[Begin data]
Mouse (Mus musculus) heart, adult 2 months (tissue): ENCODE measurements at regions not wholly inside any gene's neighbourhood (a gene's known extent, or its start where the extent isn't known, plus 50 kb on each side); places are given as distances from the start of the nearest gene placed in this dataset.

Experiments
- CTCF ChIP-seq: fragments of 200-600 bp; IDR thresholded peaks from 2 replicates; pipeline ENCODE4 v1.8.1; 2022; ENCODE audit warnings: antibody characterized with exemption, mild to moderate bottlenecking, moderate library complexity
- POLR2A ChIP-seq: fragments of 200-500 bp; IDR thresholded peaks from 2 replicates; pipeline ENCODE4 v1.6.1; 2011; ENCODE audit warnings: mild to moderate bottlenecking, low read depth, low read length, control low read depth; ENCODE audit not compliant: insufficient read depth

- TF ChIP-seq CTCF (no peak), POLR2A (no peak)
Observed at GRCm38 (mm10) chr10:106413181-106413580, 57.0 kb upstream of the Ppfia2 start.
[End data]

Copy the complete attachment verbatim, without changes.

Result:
Mouse (Mus musculus) heart, adult 2 months (tissue): ENCODE measurements at regions not wholly inside any gene's neighbourhood (a gene's known extent, or its start where the extent isn't known, plus 50 kb on each side); places are given as distances from the start of the nearest gene placed in this dataset.

Experiments
- CTCF ChIP-seq: fragments of 200-600 bp; IDR thresholded peaks from 2 replicates; pipeline ENCODE4 v1.8.1; 2022; ENCODE audit warnings: antibody characterized with exemption, mild to moderate bottlenecking, moderate library complexity
- POLR2A ChIP-seq: fragments of 200-500 bp; IDR thresholded peaks from 2 replicates; pipeline ENCODE4 v1.6.1; 2011; ENCODE audit warnings: mild to moderate bottlenecking, low read depth, low read length, control low read depth; ENCODE audit not compliant: insufficient read depth

- TF ChIP-seq CTCF (no peak), POLR2A (no peak)
Observed at GRCm38 (mm10) chr10:106413181-106413580, 57.0 kb upstream of the Ppfia2 start.